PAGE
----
Remembering Leon Brittan
One of my New Year Resolutions is to try to do some different things on the next wave – to try to mix up the content a bit. And oddly, the death of the former Conservative Home Secretary Leon Brittan gives me exactly this opportunity. I’ll remember him this way, through a poem by Pat Condell that I read in 1985 and came to mind the moment I heard the news that Brittan had died.
We’re backing Brittan
by Pat Condell
more prisons! restrain! incarcerate!
protect us from people who don’t pay their rates
from vagabonds, vagrants, dogs who foul the pavement
& anyone scrounging on the welfare state
from prostitutes, shoplifters, single parents
people who leave food on the side of their plate
who squeeze the toothpaste in the middle
steal from clotheslines & beg on the street
protect us from anyone who answers back
when stopped on suspicion of being black
save us from drug users, self-abusers
anyone who spits or shows their tits
drunks who shout and throw themselves about
Greenham women, pickets, yobs and louts
& anyone who doesn’t like the future we face
a place for everyone & everyone in their place
The poem was published in Hard Lines 2, a Faber anthology of “new prose and poetry” chosen by Ian Dury, Pete Townshend, Alan Bleasdale and Fanny Dubes, in a brief moment when poetry was about to become the new rock and roll. There are no biographies of contributors in the book, but I’m as sure as I can be that the author is this Pat Condell.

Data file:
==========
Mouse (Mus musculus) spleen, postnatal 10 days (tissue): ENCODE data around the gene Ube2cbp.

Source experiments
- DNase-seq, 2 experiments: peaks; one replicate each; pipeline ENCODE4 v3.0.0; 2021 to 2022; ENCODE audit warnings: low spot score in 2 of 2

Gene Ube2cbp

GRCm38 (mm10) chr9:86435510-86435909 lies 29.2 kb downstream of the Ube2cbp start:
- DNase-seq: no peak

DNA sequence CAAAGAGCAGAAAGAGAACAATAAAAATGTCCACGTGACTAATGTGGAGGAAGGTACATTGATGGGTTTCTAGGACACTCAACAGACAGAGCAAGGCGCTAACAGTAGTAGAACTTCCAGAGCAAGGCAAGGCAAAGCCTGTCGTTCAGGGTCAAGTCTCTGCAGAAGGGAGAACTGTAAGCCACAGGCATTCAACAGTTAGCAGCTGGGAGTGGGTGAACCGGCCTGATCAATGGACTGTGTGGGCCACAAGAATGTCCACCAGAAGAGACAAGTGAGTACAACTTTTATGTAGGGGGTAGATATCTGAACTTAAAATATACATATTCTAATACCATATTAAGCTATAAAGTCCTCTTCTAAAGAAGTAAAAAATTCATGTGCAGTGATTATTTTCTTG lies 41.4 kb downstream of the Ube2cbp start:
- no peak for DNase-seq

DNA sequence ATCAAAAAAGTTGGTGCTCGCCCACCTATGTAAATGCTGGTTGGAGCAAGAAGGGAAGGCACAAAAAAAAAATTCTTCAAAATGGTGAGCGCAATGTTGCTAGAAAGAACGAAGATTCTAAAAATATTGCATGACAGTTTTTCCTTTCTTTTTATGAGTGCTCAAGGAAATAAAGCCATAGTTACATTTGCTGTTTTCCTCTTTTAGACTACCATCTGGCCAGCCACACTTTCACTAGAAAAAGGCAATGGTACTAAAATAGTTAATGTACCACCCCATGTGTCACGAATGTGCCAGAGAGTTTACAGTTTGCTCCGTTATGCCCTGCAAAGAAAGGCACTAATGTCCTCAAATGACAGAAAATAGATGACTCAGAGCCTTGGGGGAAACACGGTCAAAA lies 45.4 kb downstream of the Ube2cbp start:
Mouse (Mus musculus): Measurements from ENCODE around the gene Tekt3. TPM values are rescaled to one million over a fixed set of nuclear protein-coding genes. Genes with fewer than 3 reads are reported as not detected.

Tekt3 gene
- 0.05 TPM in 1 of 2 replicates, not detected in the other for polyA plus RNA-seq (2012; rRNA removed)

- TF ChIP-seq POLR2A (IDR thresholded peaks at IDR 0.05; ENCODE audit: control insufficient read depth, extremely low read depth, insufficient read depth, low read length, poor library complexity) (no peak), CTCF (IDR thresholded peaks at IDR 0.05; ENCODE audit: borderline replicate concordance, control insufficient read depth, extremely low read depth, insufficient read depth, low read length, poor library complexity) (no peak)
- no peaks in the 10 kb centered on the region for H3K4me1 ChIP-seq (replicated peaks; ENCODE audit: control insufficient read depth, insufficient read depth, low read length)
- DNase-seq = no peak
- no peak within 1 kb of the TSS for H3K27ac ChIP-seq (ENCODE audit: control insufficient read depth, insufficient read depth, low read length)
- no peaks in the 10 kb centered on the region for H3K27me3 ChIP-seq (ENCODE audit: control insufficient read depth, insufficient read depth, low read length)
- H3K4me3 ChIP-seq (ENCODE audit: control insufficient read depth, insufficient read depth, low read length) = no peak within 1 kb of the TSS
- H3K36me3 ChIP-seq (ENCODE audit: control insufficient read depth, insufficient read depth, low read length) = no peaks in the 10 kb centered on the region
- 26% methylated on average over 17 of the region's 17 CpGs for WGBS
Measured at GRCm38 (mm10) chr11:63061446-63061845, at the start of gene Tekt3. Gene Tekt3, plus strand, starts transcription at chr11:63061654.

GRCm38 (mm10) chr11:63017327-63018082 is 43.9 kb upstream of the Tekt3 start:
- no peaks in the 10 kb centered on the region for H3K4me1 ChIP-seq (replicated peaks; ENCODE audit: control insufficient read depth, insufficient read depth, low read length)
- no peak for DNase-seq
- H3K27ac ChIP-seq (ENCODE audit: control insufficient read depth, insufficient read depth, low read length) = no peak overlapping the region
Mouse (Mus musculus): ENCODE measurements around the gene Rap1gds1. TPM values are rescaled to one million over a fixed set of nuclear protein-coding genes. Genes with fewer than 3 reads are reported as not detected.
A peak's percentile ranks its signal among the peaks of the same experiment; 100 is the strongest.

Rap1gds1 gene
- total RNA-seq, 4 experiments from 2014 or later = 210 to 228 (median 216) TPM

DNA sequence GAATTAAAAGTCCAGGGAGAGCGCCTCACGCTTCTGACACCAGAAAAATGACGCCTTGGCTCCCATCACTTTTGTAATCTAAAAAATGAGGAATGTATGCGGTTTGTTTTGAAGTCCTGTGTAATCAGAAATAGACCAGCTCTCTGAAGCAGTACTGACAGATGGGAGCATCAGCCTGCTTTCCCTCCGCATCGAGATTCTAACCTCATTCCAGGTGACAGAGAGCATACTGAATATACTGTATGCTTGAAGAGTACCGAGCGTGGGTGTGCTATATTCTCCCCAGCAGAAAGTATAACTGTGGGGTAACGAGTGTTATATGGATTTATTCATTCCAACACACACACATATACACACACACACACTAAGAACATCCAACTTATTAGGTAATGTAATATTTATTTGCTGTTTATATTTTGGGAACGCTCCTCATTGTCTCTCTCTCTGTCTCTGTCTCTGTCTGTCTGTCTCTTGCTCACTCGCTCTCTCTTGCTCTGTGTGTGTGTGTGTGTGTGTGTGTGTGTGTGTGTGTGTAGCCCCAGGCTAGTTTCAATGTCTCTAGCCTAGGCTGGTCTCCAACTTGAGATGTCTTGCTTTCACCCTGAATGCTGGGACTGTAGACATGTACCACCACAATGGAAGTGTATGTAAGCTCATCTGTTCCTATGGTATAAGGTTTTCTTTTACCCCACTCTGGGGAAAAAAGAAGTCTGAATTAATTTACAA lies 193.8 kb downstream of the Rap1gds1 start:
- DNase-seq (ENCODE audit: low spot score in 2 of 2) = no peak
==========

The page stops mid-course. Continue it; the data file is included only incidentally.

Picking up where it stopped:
When the book was published, Brittan was Home Secretary, and came across badly; he looked like the face of the nasty party. Condell’s poem captures exactly the tone of 1980s Conservatism, with its vindictiveness, its mean spirit and grim social illiberalism.
As it happens, the obituaries suggest that he was a little more liberal than he let on. Or not: he was Home Secretary during the miners’ strike, and encouraged the militaristic policing strategy that was used throughout the strike.
And his judgment was poor. He argued for a change in the law so that the killers of police men and women could be executed, in the wave of hysteria that followed the death of Yvonne Fletcher, but lost the Commons’ vote heavily. And he bullied the BBC – although he was doing Margaret’s bidding here – into banning the Real Lives documentary about Martin McGuinness of Sinn Fein and Gregory Campbell of the DUP, and was astonished when journalists struck for a day in protest (including me, working at ITN. As a colleague told a Spanish news crew filming the picket line at the Wells Street building. “There is no news today so there is news tomorrow.”)
The 1980s was the age when “politics as performance” was invented – political discourse shifted from policy to representation – and Brittan’s performance as Home Secretary, captured viscerally in Condell’s poem, can be read as a prototype of today’s (vindictive, mean-spirited) Conservative Party. A place for everyone, and everyone in their place. No wonder David Cameron was so generous with his tribute.
The image of Leon Brittan at the top of the post is from the Foresign and Commonwealth Office via Wikipedia. and is published here under an Open Government Licence.